Changing Laws: Politics of the Civil Rights Era

Nomad. (The Civil Rights Era). Oct. 2020. 112p. Tr $22.95. ISBN 9781619309241; pap. $15.95. ISBN 9781619309272.
Gr 6-9–A solid introduction to the politics of the civil rights movement. In five chapters, readers gain a concise but clear understanding of the history of Jim Crow in the South; Emmett Till’s murder in Mississippi, which sparked the movement; the 1957 Brown v. Board of Education decision and the desegregation of schools; the Civil Rights Act of 1964; the Voting Rights Act of 1965; the Fair Housing Act of 1968; and the Black Power movement and a very brief mention of the current #BlackLivesMatter movement. Cummings provides an unbiased examination of the four presidential administrations, outlining their strengths and weaknesses in guiding the country through this period. The format is useful for reluctant readers, with a detailed glossary, a straightforward narrative, and numerous sidebars listing fast facts. For those looking for further information, there are several side project ideas and a lengthy bibliography. There are two noticeable issues that may give librarians and educators pause. The mention of Rep. John Lewis as a young activist doesn’t state he went on to become a national civil rights leader and U.S. congressman. Also, the unusual choice of photographs often doesn’t match the related text. Most of the photos in the chapter about Brown v. Board of Education are labeled 1959, while most of that time line takes place in 1957.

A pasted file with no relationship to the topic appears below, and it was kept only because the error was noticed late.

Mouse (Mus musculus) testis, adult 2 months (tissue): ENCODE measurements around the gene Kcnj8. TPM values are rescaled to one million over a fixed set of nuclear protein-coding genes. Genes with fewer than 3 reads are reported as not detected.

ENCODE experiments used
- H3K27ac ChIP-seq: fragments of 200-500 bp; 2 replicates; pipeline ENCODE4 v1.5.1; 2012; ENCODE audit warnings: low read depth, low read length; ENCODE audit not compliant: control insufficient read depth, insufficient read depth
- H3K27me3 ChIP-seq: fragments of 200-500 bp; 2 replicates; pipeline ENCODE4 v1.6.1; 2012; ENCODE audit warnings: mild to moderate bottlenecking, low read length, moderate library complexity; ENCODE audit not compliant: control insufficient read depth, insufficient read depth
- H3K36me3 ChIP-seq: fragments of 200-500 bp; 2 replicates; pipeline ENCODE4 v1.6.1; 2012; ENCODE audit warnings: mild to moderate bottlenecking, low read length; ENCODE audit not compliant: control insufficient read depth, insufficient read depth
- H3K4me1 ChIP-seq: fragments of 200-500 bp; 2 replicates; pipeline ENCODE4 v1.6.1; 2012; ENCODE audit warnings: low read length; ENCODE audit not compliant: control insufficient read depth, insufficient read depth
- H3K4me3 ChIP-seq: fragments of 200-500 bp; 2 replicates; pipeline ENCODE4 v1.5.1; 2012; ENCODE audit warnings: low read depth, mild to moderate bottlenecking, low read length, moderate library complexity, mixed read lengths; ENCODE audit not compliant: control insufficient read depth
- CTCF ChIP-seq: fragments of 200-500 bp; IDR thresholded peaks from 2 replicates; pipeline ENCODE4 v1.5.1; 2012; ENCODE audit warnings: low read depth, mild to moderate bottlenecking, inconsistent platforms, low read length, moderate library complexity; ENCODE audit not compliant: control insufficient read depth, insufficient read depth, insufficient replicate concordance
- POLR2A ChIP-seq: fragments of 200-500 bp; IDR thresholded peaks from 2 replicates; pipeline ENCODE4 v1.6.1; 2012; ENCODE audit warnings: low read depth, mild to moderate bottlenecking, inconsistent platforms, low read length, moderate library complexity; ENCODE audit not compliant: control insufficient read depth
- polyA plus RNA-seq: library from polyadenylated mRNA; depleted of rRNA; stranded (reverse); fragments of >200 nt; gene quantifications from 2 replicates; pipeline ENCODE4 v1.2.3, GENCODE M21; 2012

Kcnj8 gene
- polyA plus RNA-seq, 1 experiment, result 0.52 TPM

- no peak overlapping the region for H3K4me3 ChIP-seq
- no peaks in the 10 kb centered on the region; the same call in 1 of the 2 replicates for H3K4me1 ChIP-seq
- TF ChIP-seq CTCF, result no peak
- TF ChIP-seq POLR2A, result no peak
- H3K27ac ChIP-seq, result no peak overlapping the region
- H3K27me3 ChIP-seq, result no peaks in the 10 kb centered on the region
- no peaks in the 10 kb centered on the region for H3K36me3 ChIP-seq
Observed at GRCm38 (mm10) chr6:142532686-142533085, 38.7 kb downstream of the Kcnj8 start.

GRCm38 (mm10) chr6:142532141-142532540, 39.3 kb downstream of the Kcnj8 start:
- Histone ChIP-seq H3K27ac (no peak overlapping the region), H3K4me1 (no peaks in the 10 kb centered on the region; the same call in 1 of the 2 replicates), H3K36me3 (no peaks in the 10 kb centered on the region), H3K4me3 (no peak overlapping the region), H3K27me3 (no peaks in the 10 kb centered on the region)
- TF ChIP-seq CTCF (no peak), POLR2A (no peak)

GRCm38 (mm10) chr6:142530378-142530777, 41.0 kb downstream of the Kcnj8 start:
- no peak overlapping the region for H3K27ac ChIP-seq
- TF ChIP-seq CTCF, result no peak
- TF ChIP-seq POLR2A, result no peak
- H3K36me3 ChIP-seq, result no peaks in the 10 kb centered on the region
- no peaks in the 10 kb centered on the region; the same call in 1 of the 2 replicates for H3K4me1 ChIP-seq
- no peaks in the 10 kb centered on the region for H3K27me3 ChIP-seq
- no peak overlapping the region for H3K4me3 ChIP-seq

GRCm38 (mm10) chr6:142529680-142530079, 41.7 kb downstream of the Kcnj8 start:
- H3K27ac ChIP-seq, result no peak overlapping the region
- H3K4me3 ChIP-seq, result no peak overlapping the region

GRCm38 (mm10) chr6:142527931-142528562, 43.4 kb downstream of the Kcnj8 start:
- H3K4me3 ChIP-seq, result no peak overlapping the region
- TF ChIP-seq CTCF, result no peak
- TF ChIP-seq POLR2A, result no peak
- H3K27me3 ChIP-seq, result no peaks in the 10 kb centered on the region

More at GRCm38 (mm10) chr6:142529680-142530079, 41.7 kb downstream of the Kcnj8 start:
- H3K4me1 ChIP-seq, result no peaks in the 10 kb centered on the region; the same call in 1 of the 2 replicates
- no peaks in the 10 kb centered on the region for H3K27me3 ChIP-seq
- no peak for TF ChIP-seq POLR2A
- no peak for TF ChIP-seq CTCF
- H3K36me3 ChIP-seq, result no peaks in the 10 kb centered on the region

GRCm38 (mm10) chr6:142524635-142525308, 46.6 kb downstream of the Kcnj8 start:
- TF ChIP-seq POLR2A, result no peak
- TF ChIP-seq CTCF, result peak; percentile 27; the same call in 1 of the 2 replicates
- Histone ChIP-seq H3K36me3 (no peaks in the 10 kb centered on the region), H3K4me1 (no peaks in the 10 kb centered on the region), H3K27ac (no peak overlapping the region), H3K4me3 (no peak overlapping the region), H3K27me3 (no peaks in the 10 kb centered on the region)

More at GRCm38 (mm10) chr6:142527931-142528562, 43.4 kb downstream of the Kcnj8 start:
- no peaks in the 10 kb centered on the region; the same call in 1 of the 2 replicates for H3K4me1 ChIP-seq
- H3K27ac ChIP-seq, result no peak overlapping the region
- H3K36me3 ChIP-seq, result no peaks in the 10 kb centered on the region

VERDICT A serviceable monograph for libraries looking to update their civil rights collection, despite flaws with editing.

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